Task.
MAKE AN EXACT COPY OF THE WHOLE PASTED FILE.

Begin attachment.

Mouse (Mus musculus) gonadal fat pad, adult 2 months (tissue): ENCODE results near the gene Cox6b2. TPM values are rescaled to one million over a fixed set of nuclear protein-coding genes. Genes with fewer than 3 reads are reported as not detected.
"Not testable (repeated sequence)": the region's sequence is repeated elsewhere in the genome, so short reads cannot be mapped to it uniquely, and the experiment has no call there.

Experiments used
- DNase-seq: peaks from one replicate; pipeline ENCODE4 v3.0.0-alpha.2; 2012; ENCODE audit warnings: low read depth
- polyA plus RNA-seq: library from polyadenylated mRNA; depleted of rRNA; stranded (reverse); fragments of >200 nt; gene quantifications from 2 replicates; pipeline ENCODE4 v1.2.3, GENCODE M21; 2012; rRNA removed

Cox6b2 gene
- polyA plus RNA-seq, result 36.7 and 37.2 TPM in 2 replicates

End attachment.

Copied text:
Mouse (Mus musculus) gonadal fat pad, adult 2 months (tissue): ENCODE results near the gene Cox6b2. TPM values are rescaled to one million over a fixed set of nuclear protein-coding genes. Genes with fewer than 3 reads are reported as not detected.
"Not testable (repeated sequence)": the region's sequence is repeated elsewhere in the genome, so short reads cannot be mapped to it uniquely, and the experiment has no call there.

Experiments used
- DNase-seq: peaks from one replicate; pipeline ENCODE4 v3.0.0-alpha.2; 2012; ENCODE audit warnings: low read depth
- polyA plus RNA-seq: library from polyadenylated mRNA; depleted of rRNA; stranded (reverse); fragments of >200 nt; gene quantifications from 2 replicates; pipeline ENCODE4 v1.2.3, GENCODE M21; 2012; rRNA removed

Cox6b2 gene
- polyA plus RNA-seq, result 36.7 and 37.2 TPM in 2 replicates